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U.S. health care expenditures accelerated in 2014 and ended a multiyear trend of sharply smaller cost increases, the Centers for Medicare and Medicaid Services said Wednesday.
Total U.S. health care spending hit $3.031 trillion in 2014, the latest year for which government data is available, or $9,523 per person. The 5.3% increase compares with just a 2.9% rise in 2013 and an average annual increase of 3.7% from 2009 through 2013, CMS said in a report that was published in the journal Health Affairs.
“Two main factors were responsible for spending growth in 2014 — coverage expansion associated with the Affordable Care Act and faster growth in prescription drug spending,” Anne B. Martin, an CMS economist and a co-author of the report, said in a statement.
For example, an average of 5.4 million people a month — most of them previously uninsured — received coverage, often with federal premium subsidies, in public exchanges that opened last year.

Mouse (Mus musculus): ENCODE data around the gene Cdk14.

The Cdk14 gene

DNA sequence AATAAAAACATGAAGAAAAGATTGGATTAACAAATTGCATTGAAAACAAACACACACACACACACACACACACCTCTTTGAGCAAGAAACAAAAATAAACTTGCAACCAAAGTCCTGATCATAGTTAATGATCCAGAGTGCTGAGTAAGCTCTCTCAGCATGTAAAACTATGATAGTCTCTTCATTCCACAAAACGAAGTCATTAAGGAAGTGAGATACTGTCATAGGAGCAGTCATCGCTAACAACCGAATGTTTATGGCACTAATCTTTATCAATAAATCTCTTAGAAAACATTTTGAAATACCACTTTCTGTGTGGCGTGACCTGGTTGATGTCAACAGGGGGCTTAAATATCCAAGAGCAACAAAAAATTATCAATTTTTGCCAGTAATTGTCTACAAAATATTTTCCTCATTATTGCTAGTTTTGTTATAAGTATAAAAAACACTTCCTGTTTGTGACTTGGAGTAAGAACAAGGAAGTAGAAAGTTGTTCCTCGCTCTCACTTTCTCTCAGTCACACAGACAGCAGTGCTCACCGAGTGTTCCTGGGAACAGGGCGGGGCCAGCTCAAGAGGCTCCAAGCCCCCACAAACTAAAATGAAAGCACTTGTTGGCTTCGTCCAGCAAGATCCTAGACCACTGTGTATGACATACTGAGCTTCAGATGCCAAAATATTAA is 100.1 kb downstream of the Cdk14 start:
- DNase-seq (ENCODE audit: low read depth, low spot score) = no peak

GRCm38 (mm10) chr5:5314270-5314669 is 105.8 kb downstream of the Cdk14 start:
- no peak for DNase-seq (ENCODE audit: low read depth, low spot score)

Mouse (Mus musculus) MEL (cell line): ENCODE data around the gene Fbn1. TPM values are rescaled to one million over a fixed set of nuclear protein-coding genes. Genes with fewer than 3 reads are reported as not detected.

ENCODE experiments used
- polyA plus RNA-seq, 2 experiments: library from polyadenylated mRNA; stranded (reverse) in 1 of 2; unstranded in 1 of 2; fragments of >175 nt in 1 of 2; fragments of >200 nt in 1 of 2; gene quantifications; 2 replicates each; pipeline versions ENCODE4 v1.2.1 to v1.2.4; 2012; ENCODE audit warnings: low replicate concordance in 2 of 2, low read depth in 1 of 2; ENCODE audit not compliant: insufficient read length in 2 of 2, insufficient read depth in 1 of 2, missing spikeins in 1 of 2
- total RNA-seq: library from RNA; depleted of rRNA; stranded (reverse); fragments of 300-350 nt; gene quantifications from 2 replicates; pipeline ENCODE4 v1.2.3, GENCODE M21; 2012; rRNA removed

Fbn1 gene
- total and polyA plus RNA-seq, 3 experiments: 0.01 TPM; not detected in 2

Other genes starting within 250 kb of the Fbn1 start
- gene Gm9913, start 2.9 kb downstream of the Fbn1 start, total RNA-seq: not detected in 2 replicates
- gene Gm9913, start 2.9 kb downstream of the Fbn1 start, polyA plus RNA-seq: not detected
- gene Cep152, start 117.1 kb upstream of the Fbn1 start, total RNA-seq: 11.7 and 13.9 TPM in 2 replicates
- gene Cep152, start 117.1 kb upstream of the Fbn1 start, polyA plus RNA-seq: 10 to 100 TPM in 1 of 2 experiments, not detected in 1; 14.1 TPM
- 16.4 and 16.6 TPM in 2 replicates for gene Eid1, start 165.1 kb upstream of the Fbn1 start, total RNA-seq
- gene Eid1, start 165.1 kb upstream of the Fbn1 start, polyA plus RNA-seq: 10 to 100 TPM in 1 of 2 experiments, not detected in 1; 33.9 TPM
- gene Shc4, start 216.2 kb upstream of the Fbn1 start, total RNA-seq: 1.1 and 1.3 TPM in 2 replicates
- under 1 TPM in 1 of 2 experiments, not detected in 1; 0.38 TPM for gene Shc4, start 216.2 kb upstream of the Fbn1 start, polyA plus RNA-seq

On the prescription drug side, costs leaped 12.2% in 2014 to $297.7 billion compared with just a 2.4% increase in 2013.
That 12.2% increase — the biggest in well over a decade — was fueled by increased spending on new specialty medicines, especially those used to treat hepatitis C. New hepatitis C treatment contributed $11.3 billion in new spending, according to the report.
Spending on private health insurance coverage climbed 4.4% to $991 billion. The 2014 increase compares with a 1.6% increase in 2013 and a 3.5% rise in 2012.
Researchers attribute that jump in spending to increases in the number of people covered under private plans, as well as higher costs for hospital services.
As a percent of the nation's gross domestic product, health care spending hit a record 17.5% in 2014, up from 17.3% in 2013 and 16.3% as recently as 2008.
Workers with high deductibles are skimping on necessary care, some studies warn, but experts say there are ways employers can sidestep the concern before it weighs on future health costs.